Zirk says he is careful to encourage fall herbicide applications for only those farmers he is sure will benefit.
“Fall applications can be good for large farms where you have to cover a lot of ground in a timely manner. It can help you spread the work load so you aren't in a time crunch come spring, and the farmer can usually plant earlier,” says Zirk, who makes fall applications, typically using Valor herbicide, on about 3,000 no-till acres in parts of south-central Wisconsin.
Southern Illinois University extension service recommends three basic approaches for growers who want to try fall herbicide applications:
Apply a herbicide with soil-residual activity before most of the winter annual weed species germinate.
Apply a non-residual herbicide, such as glyphosate, 2,4-D or Gramoxone, to emerged winter annual, biennial and perennial weeds while they're still relatively small or in the rosette stage.
Use a combination of the first two approaches.
All of these approaches strive to reduce the amount of total vegetation that needs to be dealt with in the spring before planting.
Loux adds that his research in Ohio fields has shown good control results with 2,4-D paired with Canopy and Express herbicides.
Drake makes fall applications using 1 pt. of glyphosate and 1 pt. of 2,4-D per acre, along with ammonium sulfate. He likes this combination of products because it gives him planting flexibility on his river bottom ground, which sometimes floods and retains water in the spring.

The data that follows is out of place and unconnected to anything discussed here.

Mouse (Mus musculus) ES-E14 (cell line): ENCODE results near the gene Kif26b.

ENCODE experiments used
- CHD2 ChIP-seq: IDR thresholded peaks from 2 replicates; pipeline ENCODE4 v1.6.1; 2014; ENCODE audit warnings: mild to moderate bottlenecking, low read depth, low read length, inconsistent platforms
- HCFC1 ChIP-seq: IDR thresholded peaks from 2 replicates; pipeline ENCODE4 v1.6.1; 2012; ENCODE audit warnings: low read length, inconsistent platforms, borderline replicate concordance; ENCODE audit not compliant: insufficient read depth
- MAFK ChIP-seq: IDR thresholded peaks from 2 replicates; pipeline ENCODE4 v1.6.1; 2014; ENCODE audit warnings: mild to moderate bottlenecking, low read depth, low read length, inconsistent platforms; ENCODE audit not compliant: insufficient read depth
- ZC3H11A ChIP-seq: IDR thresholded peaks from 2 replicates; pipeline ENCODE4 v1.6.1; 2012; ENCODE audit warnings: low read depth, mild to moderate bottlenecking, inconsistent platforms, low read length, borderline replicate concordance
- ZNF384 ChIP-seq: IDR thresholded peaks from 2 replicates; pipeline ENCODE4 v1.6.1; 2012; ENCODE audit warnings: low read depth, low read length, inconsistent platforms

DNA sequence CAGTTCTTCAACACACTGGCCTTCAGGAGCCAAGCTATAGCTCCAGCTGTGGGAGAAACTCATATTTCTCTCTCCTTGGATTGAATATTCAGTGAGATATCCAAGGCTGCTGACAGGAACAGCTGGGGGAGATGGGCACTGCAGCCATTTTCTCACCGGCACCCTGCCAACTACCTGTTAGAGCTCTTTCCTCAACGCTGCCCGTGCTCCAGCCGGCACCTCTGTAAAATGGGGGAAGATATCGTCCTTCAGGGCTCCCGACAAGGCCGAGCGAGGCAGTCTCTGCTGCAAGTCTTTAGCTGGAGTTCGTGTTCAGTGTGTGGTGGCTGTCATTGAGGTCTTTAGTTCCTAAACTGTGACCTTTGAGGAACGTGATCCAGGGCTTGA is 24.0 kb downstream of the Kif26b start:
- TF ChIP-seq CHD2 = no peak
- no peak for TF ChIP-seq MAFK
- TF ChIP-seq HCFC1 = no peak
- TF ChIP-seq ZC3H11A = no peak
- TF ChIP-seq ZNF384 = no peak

While fall herbicide applications work for him, he realizes that fall weed control tactics aren't for everyone.
“The best thing you can do is try this on a few acres to see if it works in your situation,” he says. “If it does, you can always increase your acreage the next year.”
Loux agrees. He adds that fall weed control measures are most beneficial to those growers who then scout their fields for early emerging weeds, such as giant ragweed (horseweed), the next spring.
Unfortunately, growers are time-pressed and spend less than ever scouting fields, so Loux offers this advice about post applications as a rule-of-thumb: “You need to spray when the weeds are no more than 6 in. high,” he says. “Beyond that, you're losing money because those weeds are competing with the beans.”
He adds that growers often like to wait until soybeans are close to canopy before spraying glyphosate, which is too late. “Don't let the bean canopy dictate what you do,” he says.